Last year, the UConn men's basketball team was banned from postseason play because of the program's low Academic Progress Rate scores under Jim Calhoun's watch. This year, the Huskies appear to be making up for lost time.
A free throw by senior guard Shabazz Napier with 11.1 seconds left in regulation sealed the deal for No. 21 Connecticut, which defeated No. 13 Cincinnati, 58-56, in the semifinal round of the American Athletic Conference tournament on Friday night. The Huskies will take on another Big East exile, defending national champion Louisville, for the the inaugural American Tournament title on Saturday in Memphis. No. 5 Louisville stopped Houston, 94-65, in Friday's other semifinal.
Napier finished with 15 points. UConn junior forward DeAndre Daniels had 14 points and nine rebounds. Junior guard Ryan Boatright added 13, and senior forward Neils Giffey contributed 11 on 4-for-5 shooting, including 3 of 4 from beyond the three-point arc. Freshman center Amida Brimah had seven rebounds and four blocks—three of them coming in the second half.
Kilpatrick finished with 14 points for Cincinnati, while Justin Jackson and Jermaine Sanders had 10 each. Jackson grabbed eight rebounds. Sanders' 3 with 12.2 seconds left from the top of the key set the stage for the final thrilling seconds.
The Huskies did not exactly set the court on fire in the first half. Actually, it was a tale of two worlds—he Good Huskies and the Bad Huskies. Over the first 10 minutes, Connecticut scored 21 points on 7-for-11 shooting from the field with only three turnovers. Then, in the second portion of the half, the Bad Huskies took over, scoring just 6 points on 3-for-10 shooting while handing the ball over to the Bearcasts eight times.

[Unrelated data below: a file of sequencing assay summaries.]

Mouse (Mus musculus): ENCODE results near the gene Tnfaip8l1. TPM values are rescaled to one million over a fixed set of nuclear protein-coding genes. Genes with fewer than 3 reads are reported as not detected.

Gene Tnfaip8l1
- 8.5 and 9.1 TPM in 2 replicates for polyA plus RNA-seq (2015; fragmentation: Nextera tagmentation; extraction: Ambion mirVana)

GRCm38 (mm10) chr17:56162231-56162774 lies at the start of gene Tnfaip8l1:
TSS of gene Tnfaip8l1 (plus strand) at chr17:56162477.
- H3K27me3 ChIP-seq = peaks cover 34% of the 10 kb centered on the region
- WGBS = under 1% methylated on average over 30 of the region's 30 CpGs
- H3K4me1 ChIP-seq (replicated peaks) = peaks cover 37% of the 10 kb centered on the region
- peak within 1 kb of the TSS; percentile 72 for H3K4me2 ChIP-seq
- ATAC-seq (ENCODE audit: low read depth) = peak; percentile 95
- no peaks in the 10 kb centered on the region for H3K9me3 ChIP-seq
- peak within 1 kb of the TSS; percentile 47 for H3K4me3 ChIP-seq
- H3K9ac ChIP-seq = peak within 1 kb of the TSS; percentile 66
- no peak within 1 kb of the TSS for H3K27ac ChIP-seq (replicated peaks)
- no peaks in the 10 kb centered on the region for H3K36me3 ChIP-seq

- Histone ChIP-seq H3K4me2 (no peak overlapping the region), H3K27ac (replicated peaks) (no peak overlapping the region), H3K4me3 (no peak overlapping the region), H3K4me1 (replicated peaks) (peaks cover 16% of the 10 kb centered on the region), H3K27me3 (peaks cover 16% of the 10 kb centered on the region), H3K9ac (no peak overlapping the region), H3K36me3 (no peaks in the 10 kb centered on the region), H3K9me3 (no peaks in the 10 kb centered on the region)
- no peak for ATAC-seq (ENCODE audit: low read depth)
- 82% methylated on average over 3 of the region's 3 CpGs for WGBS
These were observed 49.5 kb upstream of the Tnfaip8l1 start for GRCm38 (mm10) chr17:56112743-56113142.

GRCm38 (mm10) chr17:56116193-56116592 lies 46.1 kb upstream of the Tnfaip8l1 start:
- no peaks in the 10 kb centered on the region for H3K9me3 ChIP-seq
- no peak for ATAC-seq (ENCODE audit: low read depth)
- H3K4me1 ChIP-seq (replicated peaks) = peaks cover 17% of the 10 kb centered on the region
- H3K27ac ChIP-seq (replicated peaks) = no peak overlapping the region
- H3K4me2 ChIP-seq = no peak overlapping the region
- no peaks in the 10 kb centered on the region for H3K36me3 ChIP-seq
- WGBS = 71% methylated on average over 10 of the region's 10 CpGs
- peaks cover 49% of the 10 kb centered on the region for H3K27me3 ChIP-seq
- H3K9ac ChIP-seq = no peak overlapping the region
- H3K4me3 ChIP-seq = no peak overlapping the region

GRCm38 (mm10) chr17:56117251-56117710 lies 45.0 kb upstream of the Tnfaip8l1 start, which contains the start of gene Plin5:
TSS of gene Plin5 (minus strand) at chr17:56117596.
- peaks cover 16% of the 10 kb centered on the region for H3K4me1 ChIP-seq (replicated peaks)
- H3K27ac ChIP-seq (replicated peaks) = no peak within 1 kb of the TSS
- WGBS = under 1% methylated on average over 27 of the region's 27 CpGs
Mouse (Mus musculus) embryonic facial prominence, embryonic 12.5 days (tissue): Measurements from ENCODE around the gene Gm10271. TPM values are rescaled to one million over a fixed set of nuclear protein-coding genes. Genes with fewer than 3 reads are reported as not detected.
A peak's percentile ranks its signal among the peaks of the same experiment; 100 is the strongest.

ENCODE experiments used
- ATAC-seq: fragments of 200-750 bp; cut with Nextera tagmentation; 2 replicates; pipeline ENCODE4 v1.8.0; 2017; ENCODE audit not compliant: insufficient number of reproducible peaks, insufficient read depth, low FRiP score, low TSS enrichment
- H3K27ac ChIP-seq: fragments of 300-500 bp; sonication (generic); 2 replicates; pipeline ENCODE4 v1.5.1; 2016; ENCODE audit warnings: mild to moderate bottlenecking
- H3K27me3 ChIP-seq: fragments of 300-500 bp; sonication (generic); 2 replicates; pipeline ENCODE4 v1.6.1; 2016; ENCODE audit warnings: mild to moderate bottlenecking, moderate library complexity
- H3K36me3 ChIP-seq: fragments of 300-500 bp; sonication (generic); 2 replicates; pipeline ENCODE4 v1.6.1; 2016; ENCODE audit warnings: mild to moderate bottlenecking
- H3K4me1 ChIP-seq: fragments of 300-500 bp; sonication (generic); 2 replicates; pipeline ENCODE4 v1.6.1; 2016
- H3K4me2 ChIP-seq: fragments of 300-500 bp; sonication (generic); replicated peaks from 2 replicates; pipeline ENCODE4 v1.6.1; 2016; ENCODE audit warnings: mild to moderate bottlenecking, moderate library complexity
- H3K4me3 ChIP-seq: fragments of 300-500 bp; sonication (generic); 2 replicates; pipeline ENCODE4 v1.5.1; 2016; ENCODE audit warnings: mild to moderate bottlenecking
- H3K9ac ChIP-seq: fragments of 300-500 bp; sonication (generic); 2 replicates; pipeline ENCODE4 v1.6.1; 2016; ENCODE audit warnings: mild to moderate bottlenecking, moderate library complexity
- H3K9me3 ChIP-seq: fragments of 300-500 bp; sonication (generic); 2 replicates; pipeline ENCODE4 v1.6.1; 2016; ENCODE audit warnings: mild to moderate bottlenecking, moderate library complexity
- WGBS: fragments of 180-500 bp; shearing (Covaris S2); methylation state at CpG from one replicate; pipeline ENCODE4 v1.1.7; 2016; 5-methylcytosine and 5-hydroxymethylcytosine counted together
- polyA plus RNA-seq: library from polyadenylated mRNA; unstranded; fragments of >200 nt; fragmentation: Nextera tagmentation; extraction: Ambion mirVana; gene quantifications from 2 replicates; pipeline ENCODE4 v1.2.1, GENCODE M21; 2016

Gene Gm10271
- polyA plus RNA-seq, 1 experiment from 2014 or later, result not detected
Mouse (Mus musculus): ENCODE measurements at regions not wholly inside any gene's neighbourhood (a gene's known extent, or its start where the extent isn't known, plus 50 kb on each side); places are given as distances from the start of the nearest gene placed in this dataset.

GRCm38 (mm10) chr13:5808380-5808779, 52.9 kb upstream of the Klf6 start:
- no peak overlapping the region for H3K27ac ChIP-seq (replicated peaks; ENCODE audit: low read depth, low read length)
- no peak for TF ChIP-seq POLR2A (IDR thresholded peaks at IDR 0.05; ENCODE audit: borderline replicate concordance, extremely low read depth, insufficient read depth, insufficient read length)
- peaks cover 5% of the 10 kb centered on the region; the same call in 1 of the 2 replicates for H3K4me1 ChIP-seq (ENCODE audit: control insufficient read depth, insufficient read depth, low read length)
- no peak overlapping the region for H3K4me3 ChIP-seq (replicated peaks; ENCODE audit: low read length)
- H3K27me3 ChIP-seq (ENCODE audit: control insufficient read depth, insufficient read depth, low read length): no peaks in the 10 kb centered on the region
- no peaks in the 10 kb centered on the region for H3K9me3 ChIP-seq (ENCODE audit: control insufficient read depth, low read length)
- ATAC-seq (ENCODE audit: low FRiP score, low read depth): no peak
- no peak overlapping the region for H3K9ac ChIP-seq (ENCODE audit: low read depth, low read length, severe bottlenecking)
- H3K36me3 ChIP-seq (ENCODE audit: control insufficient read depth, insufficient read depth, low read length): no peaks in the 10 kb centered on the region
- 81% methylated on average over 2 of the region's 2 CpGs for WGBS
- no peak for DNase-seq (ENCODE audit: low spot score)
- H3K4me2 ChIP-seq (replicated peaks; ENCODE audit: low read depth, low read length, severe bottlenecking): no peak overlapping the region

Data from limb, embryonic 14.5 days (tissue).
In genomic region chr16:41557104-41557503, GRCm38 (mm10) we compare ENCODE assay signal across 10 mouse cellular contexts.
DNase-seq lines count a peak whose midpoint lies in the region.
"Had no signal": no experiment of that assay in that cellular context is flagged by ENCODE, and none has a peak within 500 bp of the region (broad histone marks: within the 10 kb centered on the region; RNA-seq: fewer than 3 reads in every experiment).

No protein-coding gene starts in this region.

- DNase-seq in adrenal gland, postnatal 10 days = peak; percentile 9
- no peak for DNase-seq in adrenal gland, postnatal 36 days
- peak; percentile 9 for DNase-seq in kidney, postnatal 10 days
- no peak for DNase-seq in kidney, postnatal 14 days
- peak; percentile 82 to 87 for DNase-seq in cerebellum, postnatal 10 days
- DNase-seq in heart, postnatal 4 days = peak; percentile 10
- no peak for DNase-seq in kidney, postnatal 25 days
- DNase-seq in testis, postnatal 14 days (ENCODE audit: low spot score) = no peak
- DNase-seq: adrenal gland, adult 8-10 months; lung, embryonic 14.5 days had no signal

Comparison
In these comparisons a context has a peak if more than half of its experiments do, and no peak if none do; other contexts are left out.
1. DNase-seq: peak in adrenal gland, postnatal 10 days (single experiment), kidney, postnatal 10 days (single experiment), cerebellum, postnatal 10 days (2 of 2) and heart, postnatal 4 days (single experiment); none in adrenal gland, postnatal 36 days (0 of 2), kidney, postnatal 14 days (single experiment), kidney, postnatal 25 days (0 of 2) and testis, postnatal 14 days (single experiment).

After Neils Giffey drilled a three-pointer giving Connecticut a 21-16 lead with 9:58 remaining until halftime, Cincinnati took control of the game, scoring 16 of the game's next 20 points to take a 21-25 lead with 1:46 remaining in the half. A jumper by DeAndre Daniels cut the Bearcats' lead to four, as Cincinnati took a 21-27 lead into the locker room at intermission.
Cincinnati scored 18 points in the paint as opposed to just 8 by Connecticut, and the Bearcats capitalized on Husky miscues, scoring 12 points after UConn turnovers.
After the Huskies scored the first five points in the second stanza to give Connecticut a one-point lead, the Bearcats quickly regained control and 41-34 lead with 5:54 gone. But the momentum swung sharply over to the Huskies, who went on a 17-2 run to gain a 51-43 advantage with 4:30 left in regulation.
"UConn played great defense and played great as a team," said the Bearcats' Justin Jackson, who finished the game with 10 points and eight rebounds. "We couldn't execute in the end, but we came back in the last three minutes and [did] what we needed to do."
Jackson was referring to a late 9-2 run that cut an eight-point Connecticut lead to just one with 14 seconds remaining in the game. Sean Kirkpatrick, whom many observers feel should have been named the conference's Player of the Year—won, of course, by Napier—missed on a layup that would have given the Bearcats a one-point lead with just three seconds remaining.
"S.K. [Kirkpatrick] hits that shot 99 out of 100 times," added Jackson. "I can't tell you why, it just happens."